Understanding Common Risks to Retirement Investing | ETF Trends

Planning for retirement income has become increasingly more complicated amidst changing markets, historic inflation, and looming rising interest rates. There are several different categories of risk to consider that can change the income a retiree would have available to them from their retirement plan, all with varying degrees of effect on the portfolio.

A recent white paper from Allianz discussed several of the main risks to retirement income and how they can adversely affect a portfolio and divided the risks into acute and gradual categories. Acute risks encompass things such as growth risks and are directly related to market performance and volatility.

Most investors tend to focus primarily on the importance of portfolio growth during their working years, but it is equally, if not more important, in retirement years. Aggressive portfolios carry higher risk but offer higher rewards and are generally weighted more heavily into equities. Even a 2% difference in returns can equate to a 25-30% change in retirement income over the portfolio duration.

However, market variations can have a heavy impact on even moderate portfolios, with the S&P ranging in returns from 2.7%-13.9% in the last 20 years, which can translate significantly, even in a portfolio that only carries 35% allocation equities. Diversifying exposures and asset types can help bring balance to market risks.

Chief amongst gradual risks in the concern and impact of inflation on retirement income and portfolio performance in the long-term. Rising inflation puts pressure on portfolios with higher fixed income allocations because they tend to be more sensitive to rising interest rates, reducing the value of the fixed income investments.

Inflation also means the cost of living increases for retirees and larger withdrawals that might have been anticipated initially; a 2% increase in inflation, when planning retirement income to last until the age of 95, results in a 23% reduction in affordable income. With longevity being another gradual risk and the need for retirement income to be extended more years as the average life expectancy increases, balancing for inflation is vital.

Finding High Income, Risk-Adjusted Opportunities

For investors that are seeking income potential that is risk-adjusted in the midst of any market environment, the American Century Multisector Income ETF (MUSI) is an excellent option. For those considering retirement and looking for the chance at a higher income, MUSI is a viable option that offers increased returns in any market condition.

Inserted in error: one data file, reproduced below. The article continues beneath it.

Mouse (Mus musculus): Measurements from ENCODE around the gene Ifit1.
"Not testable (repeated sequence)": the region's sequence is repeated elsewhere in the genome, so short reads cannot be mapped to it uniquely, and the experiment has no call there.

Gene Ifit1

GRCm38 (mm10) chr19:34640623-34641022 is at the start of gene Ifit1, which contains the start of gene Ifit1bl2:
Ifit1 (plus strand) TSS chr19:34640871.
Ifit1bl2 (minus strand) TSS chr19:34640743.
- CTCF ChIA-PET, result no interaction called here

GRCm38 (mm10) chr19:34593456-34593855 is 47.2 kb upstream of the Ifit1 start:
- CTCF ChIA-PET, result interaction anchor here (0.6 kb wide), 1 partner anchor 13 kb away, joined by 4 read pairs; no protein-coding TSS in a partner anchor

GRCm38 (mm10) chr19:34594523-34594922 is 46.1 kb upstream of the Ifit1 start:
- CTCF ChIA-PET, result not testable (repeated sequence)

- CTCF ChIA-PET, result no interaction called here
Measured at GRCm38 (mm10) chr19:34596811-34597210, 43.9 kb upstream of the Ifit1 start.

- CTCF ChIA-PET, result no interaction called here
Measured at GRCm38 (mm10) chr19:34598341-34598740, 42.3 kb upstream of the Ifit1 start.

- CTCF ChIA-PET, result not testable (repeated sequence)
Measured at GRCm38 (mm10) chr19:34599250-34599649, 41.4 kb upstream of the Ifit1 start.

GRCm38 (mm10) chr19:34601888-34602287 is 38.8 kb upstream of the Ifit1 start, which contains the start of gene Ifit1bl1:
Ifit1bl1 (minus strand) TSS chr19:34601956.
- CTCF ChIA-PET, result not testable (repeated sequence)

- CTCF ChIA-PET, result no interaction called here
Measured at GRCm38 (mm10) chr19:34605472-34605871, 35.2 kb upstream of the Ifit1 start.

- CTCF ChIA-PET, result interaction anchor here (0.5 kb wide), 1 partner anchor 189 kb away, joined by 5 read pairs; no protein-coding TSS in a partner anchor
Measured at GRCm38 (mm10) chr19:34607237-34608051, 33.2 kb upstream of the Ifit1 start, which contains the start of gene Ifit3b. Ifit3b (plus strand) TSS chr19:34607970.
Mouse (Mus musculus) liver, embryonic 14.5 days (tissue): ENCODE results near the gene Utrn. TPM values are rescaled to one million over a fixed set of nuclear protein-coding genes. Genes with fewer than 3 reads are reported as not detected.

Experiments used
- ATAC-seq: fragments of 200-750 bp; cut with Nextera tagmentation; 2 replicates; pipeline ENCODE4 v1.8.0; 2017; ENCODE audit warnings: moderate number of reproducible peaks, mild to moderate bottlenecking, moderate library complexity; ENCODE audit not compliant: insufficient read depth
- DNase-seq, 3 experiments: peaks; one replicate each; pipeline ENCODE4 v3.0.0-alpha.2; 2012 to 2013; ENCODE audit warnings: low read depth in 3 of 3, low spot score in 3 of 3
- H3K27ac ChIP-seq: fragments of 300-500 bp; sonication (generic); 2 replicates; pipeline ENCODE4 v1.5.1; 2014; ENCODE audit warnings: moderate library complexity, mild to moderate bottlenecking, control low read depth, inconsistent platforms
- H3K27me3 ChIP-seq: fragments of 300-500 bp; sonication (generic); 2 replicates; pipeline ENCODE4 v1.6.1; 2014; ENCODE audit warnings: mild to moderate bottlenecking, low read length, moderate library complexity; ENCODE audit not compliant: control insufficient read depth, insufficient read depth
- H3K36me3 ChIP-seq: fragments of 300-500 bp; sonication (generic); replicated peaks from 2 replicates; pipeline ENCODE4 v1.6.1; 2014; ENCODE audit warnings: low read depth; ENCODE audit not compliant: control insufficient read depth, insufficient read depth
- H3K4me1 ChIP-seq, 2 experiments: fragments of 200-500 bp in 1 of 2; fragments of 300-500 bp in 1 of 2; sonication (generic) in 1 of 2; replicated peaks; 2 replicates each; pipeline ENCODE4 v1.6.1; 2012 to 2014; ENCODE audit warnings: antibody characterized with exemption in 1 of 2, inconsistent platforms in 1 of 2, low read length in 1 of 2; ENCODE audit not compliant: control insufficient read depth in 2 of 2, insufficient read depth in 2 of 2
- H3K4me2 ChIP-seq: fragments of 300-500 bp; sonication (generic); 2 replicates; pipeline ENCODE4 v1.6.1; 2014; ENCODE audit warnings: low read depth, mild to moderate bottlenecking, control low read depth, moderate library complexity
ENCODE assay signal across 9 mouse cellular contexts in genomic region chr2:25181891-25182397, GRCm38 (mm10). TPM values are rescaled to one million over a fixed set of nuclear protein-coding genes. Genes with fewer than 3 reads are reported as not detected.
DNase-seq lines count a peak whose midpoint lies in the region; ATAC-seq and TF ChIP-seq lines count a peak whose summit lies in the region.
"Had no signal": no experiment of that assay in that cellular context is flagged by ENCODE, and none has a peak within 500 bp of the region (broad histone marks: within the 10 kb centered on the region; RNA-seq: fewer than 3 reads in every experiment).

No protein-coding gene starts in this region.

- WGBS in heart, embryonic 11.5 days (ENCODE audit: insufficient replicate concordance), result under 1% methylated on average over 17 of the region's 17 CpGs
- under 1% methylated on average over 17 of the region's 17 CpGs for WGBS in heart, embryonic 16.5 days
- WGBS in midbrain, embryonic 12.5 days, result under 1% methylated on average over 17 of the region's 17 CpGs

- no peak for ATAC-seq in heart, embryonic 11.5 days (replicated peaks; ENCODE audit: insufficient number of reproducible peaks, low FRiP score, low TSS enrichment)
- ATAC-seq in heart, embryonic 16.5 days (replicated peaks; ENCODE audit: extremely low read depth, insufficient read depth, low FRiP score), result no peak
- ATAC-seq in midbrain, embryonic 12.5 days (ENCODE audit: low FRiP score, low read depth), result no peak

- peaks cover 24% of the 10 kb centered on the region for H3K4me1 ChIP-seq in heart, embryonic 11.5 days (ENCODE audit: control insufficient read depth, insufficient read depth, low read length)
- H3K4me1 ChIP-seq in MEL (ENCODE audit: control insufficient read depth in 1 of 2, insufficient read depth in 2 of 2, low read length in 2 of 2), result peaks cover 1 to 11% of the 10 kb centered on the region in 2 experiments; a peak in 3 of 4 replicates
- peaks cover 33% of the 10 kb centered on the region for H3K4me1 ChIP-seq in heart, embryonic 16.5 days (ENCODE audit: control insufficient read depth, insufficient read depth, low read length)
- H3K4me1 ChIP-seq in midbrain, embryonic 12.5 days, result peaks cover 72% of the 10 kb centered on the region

MUSI is an actively managed ETF that seeks diversified exposures across investment grade corporate, high yield, securitized, and emerging market bonds.

The portfolio managers rotate sector allocation depending on the global macroeconomic outlook combined with the relative valuation between sectors. This sector allocation considers inflation, economic activity, and monetary policy utilizing fundamental research and quantitative modeling.

MUSI invests in both investment-grade corporate bonds as well as high-yield “junk bonds.” The fund can also invest in preferred stock, convertible securities, bank loans, and other equivalents within equities. By investing in securitized credit instruments, the fund is capable of liquidity in times of market movement. Investing in high yield bonds typically means shorter durations that are less affected by rising interest rates, as well as the ability to capture the call price of a company refinancing to lock in lower rates before rates rise further. This penalty is rolled into the returns for high-yield bonds and equates to even greater returns for investors.

The investment allocations for MUSI as of the end of October are 50.19% into credit, 25.13% into securitized, 17.29% into emerging markets, and 6.41% into equities.

MUSI carries an expense ratio of 0.35%.

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